Category Archives: Movement for Black Lives

Beautiful, Rare Video Footage From the 1920s of All Black Towns

Photo From Video Footage Below

These towns and their self-reliant middle class and affluent residents are documented by the home movies of Reverend S. S. Jones, an itinerant minister and businessman.

Stunning and inspiring! Most of us know about Black Wall Wall Street; but there were many towns across America where Black people thrived. Whites didn’t like that, of course, and as we saw with Black Wall Street, these jealous sick freaks stole by demolishing, because they couldn’t handle not being best. It’s hard to be best when they always had others enslaved doing the work for them. But this is a happy post so!

the video footage by clicking here. I can’t embed it sadly. Article associated posted below.

Part three of a four-part series from the film archive of the Smithsonian National Museum of African American History and Culture

By the 1920s, Oklahoma was home to some 50 African-American towns, in addition to a large and prosperous black community living in the city of Tulsa. These towns and their self-reliant middle class and affluent residents are documented by the home movies of Reverend S. S. Jones, an itinerant minister and businessman. Known and respected by the citizens of the towns whose lives he captured on film, Rev. Jones’s work offers revealing glimpses of these communities as a haven for African Americans who very often faced discrimination elsewhere in America.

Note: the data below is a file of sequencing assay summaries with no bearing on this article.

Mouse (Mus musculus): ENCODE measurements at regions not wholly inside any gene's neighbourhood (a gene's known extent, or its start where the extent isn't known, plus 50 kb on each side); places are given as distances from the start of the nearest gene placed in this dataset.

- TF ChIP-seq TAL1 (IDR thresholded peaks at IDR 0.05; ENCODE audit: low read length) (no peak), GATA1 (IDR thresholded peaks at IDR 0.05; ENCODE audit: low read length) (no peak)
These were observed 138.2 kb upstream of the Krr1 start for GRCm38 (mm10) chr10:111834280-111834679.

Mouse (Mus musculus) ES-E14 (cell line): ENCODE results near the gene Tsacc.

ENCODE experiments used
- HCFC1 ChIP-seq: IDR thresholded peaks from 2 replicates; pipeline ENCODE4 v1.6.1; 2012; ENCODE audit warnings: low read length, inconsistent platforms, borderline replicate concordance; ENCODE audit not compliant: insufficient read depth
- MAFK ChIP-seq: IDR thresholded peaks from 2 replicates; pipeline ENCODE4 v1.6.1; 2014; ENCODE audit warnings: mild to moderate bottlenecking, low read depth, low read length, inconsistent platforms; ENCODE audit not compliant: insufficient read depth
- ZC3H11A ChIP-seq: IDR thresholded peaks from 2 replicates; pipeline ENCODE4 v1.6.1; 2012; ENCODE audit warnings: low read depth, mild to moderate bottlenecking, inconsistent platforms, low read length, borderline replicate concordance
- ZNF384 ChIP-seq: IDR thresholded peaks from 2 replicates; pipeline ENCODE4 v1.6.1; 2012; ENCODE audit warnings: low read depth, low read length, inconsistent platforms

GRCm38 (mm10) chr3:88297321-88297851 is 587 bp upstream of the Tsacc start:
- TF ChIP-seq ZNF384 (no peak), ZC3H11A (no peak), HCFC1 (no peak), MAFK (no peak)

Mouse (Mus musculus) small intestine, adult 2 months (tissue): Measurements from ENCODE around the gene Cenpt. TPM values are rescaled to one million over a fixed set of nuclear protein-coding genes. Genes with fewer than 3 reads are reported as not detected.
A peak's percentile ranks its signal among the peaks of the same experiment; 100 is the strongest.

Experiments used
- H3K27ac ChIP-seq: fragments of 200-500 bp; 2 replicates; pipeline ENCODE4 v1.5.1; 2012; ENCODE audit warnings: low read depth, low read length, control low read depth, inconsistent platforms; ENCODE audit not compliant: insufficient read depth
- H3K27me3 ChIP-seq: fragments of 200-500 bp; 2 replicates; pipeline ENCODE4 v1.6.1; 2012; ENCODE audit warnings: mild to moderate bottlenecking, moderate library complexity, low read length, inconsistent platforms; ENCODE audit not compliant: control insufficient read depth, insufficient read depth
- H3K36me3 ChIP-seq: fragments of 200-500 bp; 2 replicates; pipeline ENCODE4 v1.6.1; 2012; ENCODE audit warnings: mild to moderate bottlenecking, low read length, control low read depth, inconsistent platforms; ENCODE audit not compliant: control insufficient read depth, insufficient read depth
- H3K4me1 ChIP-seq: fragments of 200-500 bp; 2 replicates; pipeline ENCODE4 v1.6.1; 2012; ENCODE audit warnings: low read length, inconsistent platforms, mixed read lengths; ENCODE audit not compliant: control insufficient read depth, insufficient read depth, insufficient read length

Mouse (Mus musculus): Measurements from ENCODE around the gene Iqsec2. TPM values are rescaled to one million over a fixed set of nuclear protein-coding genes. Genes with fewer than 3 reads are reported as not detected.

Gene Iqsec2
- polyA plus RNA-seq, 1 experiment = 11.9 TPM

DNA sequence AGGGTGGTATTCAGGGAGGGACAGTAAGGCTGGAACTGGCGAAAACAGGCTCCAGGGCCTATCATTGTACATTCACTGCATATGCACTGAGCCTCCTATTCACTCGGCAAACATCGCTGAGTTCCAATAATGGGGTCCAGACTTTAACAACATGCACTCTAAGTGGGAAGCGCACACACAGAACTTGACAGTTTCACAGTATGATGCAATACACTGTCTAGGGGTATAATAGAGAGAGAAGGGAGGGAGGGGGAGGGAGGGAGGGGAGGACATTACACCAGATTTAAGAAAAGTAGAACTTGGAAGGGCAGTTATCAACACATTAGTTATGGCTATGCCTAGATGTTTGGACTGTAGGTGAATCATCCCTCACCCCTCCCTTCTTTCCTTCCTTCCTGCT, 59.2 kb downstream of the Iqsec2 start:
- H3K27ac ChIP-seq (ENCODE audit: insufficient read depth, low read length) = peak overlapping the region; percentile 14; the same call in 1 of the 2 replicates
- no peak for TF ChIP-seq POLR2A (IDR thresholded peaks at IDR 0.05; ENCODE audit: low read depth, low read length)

The subjects are everyday life: a family on the front porch of their bungalow, shop workers at a storefront, farmers plowing their fields, children playing on seesaws in a schoolyard. Much of the material documents the economic life of the towns, from business districts filled with prosperous merchants to the homes of successful professionals, with an abundant countryside beyond.

As Rhea Combs, curator of film and photography for the Smithsonian’s National Museum of African American History and Culture, points out in her commentary, here we even find a married couple who were oil barons, proof of the extraordinary progress made in the relatively short time since the end of slavery.

The fashions and hairstyles, automobiles and horses, and even such details as a man manually pumping gasoline at a filling station make the films a fascinating record of the lives of Americans, and African Americans in particular, in the early 20th century.

I’ll Be Shopping At Target Now… Black Owned and Proud…

If there is one thing I am not, it is a ‘girly girl’ who enjoys make-up and …all that. I, of course, love eyeliner and mascara, but that isn’t just a look that is a representation of many different things depending on the day/mood…And it is also a tribute to past lives I have not forgotten; as well as a sign of gratitude and a promise to never forget the ancestors who would be so ashamed… We need change;… But I know as we fight forward we also need some positive topics, too, once and again…

And here we are! I think this is so awesome and I had no idea that Target had 1 let alone 22 products that are Black owned! Being a huge supporter of “Buy Black” I will make sure to check it out; and I hope you all will too…

#SOLIDARITY and also, nothing but love and well wishes for those involved ❤